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[dinosaur] Nanobamus (Early Permian temnospondyl) redescribed




Ben Creisler
bcreisler@gmail.com

A new paper:


Bryan M. Gee Âand Robert R. Reisz (2019)
The amphibamiform Nanobamus macrorhinus from the early Permian of Texas.
Journal of Paleontology (advance online publication)
DOI: https://doi.org/10.1017/jpa.2019.72
https://www.cambridge.org/core/journals/journal-of-paleontology/article/amphibamiform-nanobamus-macrorhinus-from-the-early-permian-of-texas/A2A82EF7B83D699F827477564DDC0907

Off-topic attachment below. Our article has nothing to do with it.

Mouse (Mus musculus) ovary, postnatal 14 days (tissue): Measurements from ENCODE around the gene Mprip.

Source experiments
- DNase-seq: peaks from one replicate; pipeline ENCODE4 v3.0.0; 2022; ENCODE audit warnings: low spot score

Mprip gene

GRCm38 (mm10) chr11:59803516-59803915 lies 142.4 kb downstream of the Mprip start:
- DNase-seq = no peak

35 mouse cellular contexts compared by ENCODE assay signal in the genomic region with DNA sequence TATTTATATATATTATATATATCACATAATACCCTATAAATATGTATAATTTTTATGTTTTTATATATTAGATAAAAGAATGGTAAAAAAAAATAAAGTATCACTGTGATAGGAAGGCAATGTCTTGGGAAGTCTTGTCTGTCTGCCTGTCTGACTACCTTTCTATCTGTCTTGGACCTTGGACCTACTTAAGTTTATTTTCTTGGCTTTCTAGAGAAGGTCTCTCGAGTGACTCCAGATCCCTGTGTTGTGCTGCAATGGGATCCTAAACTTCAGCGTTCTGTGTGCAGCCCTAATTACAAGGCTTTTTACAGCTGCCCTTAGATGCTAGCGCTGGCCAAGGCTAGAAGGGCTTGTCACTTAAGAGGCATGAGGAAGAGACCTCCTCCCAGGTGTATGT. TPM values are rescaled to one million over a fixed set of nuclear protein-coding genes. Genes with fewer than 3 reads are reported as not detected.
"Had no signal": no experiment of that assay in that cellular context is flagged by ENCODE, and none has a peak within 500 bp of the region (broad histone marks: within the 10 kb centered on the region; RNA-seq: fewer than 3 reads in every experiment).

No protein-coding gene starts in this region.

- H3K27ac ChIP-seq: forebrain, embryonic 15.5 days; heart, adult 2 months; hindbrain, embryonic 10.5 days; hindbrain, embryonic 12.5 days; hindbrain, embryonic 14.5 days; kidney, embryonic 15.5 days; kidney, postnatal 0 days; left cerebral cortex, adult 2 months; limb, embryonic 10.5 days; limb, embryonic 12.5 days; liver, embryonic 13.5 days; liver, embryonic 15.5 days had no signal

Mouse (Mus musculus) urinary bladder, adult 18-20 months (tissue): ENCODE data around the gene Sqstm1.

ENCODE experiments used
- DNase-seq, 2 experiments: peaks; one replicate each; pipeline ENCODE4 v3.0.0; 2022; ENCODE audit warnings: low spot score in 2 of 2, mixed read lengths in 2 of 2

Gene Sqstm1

Nanobamus macrorhinus Schoch and Milner, 2014 is a small amphibamiform temnospondyl from the early Permian Arroyo Formation of Texas. It is most readily characterized by an elongate and partially subdivided naris. This condition is superficially reminiscent of that seen in the coeval trematopids, the group to which N. macrorhinus was originally referred to under an interpretation of the holotype as a larval form. This was discounted by later workers, but the amphibamiform affinities of the specimen were not formalized until recently. The specimen has never been described in the context of its amphibamiform affinities and remains poorly characterized, never having been sampled in a phylogenetic analysis. Here we present a complete, updated osteological description of N. macrorhinus, including an improved characterization of its unique mosaic of plesiomorphic and apomorphic features and clarification of the taxon's autapomorphies. Our analysis of the taxon's phylogenetic position within Amphibamiformes shows that N. macrorhinus was recovered as diverging after basal amphibamiforms, e.g., the micropholids, and before derived amphibamiforms, e.g., the amphibamids. This is supported by the unique mixture of retained plesiomorphies, e.g., nonforeshortened postparietals and an oval choana, and apomorphies, e.g., a narrow interorbital region and slender palatal rami of the pterygoid. These results reflect the complexity of terrestrial amphibamiform diversity and provide further insight into the evolutionary history of the lissamphibian stem in terrestrial environments.


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